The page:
Tuesday, September 12, 2006

Hoist Up the Gangplank!

Arrgghh! My home computer went down several days ago, and I've had it in for repairs, and I haven't been able to blog easily (it's just too much effort to go to one of my kids' computers or something), and it's been such a target-rich environment out there! Finally I've figured out a way, and I must comment on an amazing juxtaposition of two opinion pieces that appeared on the editorial pages of the two main Salt Lake dailies in the last few days.

First, the piece by Bruce Wilson, retired CIO of Universal Studios who moved to Washington, Utah (just north of St. George), which appeared in the Trib on Sunday. Mr. Wilson laments the rapid pace of growth in Washington County, and figures that much of it is happening because local officials welcome and invite it. "Such growth could not occur unless many residents were rolling out the red carpet and inviting one and all to move to Washington County. ... The welcoming committee is headed by elected and appointed county and city officials."

"But why do they think that rolling out the welcome mat instead of putting up the stop sign is a good thing for Washington County?" he says.

The solution, according to Mr. Wilson? "Growth in southwestern Utah needs to be managed by tough minds, not soft hearts. Washington County will not be able to soft-heartedly satisfy the demand without destroying everything that made it so attractive in the first place."

Hmmm, interesting. Lots of thoughts come to mind on those comments, the primary one being, we call that the "gangplank syndrome." That is, "I'm aboard, now hoist up the gangplank and don't let anyone else in."

Now consider a piece by Thomas Sowell, senior fellow at the Hoover Institute at Stanford University, that actually appeared the Thursday before in the DesNews. Mr. Sowell's column is titled, "Left talks equality but practices elitism."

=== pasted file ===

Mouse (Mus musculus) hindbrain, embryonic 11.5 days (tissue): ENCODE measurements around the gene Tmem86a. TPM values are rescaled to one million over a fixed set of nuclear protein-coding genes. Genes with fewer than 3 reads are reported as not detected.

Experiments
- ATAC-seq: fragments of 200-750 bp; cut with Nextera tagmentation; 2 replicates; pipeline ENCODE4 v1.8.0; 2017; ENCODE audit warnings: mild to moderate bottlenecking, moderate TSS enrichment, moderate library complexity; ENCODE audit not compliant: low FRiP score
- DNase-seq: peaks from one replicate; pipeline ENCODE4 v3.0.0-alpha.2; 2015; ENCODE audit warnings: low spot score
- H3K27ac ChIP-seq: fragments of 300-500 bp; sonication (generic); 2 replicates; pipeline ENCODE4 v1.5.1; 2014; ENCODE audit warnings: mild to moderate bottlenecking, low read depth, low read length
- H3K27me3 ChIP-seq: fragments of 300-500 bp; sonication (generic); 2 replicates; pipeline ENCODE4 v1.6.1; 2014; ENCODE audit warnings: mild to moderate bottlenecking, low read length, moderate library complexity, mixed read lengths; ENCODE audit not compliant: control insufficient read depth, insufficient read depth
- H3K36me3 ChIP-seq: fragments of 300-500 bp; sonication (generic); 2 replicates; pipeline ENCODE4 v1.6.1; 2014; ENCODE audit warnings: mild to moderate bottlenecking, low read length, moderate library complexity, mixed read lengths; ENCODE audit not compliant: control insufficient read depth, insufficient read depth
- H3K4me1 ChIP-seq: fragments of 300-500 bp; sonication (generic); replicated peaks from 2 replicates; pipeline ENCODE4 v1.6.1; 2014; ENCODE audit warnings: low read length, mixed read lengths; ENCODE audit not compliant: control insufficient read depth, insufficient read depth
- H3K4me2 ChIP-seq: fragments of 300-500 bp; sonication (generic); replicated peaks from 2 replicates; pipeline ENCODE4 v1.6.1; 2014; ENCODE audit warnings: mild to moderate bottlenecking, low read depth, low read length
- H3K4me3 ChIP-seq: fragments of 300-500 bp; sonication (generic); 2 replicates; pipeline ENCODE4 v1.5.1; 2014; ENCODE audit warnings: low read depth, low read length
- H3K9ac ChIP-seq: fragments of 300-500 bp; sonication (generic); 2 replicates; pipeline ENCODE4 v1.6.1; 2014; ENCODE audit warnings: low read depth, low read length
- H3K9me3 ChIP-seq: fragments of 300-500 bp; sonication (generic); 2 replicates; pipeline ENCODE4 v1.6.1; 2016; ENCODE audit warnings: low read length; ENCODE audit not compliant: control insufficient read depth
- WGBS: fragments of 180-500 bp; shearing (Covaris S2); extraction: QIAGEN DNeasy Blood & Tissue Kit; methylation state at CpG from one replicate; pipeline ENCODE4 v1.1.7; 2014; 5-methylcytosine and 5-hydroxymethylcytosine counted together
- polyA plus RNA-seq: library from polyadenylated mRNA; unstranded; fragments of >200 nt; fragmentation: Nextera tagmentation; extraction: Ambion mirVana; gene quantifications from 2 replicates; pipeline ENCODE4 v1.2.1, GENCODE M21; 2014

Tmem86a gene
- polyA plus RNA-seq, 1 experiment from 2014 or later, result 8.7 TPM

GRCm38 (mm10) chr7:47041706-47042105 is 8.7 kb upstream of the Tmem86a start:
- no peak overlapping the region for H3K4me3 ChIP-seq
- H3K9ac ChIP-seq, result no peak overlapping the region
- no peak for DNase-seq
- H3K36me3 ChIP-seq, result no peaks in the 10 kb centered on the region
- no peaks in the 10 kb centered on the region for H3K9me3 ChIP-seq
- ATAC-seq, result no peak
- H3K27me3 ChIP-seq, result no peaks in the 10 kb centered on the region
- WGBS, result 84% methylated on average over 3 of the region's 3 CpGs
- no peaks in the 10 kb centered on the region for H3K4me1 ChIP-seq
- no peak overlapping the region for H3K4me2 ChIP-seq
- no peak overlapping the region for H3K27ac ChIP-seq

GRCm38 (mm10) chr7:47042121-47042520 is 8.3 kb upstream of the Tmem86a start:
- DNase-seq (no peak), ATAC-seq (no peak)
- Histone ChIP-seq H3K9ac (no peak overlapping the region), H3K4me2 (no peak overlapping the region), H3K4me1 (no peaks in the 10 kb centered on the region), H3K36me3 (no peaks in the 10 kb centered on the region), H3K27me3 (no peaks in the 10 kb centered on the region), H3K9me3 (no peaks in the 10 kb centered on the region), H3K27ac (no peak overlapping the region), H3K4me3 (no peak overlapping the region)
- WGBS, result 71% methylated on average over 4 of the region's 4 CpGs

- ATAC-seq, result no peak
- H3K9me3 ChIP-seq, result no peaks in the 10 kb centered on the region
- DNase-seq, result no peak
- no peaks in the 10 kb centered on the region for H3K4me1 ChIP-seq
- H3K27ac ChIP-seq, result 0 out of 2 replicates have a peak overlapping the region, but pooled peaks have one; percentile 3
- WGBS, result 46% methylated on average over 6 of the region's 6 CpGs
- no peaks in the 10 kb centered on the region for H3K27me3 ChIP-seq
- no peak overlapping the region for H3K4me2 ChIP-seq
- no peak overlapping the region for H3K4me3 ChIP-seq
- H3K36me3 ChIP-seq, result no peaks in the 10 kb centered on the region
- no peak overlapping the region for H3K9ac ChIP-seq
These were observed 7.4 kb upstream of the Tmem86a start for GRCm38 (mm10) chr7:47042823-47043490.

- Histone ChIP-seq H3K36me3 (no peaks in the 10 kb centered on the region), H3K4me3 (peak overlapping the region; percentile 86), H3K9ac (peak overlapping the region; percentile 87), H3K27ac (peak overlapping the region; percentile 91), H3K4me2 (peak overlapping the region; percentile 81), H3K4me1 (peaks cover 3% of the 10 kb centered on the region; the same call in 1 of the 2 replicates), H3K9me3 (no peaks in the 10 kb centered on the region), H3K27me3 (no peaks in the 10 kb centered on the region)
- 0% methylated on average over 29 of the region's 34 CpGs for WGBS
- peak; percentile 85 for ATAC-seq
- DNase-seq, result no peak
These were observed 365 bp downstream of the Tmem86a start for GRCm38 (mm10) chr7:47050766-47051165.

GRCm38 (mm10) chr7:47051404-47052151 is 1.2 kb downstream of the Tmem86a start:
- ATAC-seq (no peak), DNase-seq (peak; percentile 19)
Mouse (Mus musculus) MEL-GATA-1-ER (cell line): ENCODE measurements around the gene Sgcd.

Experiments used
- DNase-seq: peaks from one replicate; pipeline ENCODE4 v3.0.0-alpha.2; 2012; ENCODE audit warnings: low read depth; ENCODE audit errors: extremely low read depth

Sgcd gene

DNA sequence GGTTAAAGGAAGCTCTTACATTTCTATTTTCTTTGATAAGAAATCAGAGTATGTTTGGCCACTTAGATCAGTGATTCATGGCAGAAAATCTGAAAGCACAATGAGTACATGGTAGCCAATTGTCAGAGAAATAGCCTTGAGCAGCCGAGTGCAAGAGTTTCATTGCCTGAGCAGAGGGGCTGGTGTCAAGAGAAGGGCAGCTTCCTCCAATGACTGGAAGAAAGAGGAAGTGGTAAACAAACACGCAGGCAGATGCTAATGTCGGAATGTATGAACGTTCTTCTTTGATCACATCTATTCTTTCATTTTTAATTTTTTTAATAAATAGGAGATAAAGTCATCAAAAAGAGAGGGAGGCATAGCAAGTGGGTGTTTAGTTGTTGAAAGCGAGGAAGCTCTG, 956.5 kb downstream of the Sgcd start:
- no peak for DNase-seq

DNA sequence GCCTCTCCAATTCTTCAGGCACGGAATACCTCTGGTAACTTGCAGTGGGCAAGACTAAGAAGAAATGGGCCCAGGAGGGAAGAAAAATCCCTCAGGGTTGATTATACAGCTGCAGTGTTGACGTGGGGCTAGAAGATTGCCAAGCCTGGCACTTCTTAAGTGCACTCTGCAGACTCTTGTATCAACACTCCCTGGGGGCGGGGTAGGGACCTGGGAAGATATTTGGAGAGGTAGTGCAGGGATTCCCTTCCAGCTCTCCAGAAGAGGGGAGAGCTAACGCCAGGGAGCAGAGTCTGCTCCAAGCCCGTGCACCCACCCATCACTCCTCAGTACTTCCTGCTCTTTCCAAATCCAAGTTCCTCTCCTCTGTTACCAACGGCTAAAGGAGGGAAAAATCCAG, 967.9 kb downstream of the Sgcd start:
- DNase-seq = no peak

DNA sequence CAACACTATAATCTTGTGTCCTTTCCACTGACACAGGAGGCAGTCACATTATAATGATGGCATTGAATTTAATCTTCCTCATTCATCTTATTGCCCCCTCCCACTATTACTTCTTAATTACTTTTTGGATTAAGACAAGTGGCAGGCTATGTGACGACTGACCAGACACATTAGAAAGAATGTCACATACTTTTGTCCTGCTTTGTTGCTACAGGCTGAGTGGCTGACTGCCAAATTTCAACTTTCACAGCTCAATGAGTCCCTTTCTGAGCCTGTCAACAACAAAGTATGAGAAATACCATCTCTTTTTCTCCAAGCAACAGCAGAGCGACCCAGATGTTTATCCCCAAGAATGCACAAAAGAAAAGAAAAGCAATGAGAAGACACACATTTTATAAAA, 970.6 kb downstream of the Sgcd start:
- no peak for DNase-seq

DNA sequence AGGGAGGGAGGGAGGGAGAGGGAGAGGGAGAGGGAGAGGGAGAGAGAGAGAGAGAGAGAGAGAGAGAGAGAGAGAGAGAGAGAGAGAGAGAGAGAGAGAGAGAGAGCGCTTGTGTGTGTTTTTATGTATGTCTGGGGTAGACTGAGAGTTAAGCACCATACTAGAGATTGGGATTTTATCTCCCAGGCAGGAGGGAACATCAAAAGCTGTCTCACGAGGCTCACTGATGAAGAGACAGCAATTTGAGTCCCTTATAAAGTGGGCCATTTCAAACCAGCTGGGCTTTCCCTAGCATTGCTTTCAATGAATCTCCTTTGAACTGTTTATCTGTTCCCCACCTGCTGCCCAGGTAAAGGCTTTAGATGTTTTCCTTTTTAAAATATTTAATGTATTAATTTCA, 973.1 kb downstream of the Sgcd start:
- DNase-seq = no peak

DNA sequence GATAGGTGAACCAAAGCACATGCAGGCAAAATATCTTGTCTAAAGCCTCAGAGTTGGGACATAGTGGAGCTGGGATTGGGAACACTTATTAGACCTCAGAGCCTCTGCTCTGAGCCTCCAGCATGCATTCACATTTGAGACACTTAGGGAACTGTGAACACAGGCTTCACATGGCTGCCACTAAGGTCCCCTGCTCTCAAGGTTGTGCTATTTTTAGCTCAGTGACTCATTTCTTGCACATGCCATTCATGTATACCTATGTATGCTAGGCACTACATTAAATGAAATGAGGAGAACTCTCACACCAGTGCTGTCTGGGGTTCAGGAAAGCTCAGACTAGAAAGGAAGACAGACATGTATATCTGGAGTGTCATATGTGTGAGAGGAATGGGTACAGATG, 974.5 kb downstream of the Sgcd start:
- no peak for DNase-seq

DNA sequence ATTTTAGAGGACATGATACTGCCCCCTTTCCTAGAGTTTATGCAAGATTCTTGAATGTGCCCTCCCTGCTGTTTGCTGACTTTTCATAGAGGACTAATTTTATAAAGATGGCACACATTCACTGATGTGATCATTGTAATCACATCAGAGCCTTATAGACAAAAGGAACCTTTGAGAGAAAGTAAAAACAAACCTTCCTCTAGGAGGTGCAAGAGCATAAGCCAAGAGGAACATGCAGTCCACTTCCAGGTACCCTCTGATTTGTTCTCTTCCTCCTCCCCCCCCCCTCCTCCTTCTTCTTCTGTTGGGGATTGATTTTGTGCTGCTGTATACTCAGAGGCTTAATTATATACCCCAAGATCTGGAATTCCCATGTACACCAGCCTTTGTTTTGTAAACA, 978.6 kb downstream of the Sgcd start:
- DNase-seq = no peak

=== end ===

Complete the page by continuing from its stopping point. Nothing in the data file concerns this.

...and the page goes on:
Sowell writes, "Monterey County in California is a classic example, though by no means is unique. A recent story in the Wall Street Journal quoted residents of that coastal community as saying how much they liked its lifestyle and ambiance -- as a justification of laws that make it nearly impossible for anyone with less money to live there. First of all, laws forbid building anything on three-quarters of the land in that county. Existing residents who support such laws don't own that land, but they can politically keep others from living on it, which is the whole point of much rhapsodizing about "preserving" this and "saving" that. Land prices skyrocket when the supply of land is artifically and drastically reduced (and demand remains strong), which means that housing prices become astronomical."

Now there is a lot that Mr. Wilson in Washington, Utah, says that strikes a chord within us all -- all that growth changes the very things we like about the community and makes it not so desireable any more. That is what has been part of the challenge in planning. But to simple shut the doors and not allow anyone else in?

Lots to think about in these two editorials. Read 'em and weep, friends.


At 7:47 PM, Blogger Utah Peaknik said...

Of course, "growth" (i.e. sprawl, or those wacko environmentalist lefties might even call it - *gasp* - rape) can't go on forever in Washington County. What happens when all of the privately owned land in Washington County is built on, IN ADDITION TO the federal land that they're proposing to sell off for development? Will the government then have to sell off more land? How many houses can be built in Washington County before there simply isn't enough water to keep building? What would happen if all of those Washington County residents could no longer afford to motor around St. George and have their food trucked in from so far away?